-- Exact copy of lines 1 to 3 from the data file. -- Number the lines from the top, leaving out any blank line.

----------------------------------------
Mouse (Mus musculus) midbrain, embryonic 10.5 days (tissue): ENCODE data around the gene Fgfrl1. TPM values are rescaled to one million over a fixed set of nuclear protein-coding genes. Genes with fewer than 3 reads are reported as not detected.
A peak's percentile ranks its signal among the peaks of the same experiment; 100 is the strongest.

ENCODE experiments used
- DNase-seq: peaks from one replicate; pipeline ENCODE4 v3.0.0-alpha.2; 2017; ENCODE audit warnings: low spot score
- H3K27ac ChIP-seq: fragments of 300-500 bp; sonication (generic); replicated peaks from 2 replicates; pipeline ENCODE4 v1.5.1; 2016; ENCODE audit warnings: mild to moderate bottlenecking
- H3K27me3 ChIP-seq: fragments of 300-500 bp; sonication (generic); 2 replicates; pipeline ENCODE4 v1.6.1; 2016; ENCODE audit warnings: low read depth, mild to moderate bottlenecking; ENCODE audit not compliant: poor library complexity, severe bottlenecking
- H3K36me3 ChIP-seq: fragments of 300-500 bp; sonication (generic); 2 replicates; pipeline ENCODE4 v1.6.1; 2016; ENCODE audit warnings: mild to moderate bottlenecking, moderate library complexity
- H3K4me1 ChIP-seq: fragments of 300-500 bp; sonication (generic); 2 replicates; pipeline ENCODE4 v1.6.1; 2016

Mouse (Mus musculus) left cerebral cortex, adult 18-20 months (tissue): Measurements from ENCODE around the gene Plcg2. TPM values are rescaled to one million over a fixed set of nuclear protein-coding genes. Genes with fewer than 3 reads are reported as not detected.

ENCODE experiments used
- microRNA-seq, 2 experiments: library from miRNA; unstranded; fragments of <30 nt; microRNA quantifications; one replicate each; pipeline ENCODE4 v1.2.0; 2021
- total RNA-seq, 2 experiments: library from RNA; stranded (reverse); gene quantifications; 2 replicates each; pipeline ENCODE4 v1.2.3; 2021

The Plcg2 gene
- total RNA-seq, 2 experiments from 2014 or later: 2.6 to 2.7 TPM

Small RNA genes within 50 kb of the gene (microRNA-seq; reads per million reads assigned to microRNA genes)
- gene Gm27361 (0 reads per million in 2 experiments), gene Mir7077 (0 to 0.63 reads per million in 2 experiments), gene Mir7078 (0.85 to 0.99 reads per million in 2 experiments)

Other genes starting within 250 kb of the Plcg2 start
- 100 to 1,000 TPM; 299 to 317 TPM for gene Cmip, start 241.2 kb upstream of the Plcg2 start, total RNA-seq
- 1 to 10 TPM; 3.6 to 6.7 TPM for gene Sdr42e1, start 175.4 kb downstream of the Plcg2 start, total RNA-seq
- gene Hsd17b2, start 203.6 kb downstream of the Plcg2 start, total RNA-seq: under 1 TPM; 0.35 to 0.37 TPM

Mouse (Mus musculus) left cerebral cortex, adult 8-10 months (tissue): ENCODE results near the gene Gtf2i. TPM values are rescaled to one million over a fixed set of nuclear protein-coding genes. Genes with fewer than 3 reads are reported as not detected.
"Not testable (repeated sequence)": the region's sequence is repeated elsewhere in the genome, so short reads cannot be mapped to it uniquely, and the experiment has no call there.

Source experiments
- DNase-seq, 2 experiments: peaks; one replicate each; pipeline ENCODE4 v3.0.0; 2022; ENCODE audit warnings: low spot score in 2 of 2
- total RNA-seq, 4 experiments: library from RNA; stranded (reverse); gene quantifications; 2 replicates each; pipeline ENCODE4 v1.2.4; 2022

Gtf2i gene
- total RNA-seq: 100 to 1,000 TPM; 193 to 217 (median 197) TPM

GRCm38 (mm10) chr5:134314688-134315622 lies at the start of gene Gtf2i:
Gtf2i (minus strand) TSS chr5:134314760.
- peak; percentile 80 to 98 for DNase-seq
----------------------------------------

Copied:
Mouse (Mus musculus) midbrain, embryonic 10.5 days (tissue): ENCODE data around the gene Fgfrl1. TPM values are rescaled to one million over a fixed set of nuclear protein-coding genes. Genes with fewer than 3 reads are reported as not detected.
A peak's percentile ranks its signal among the peaks of the same experiment; 100 is the strongest.

ENCODE experiments used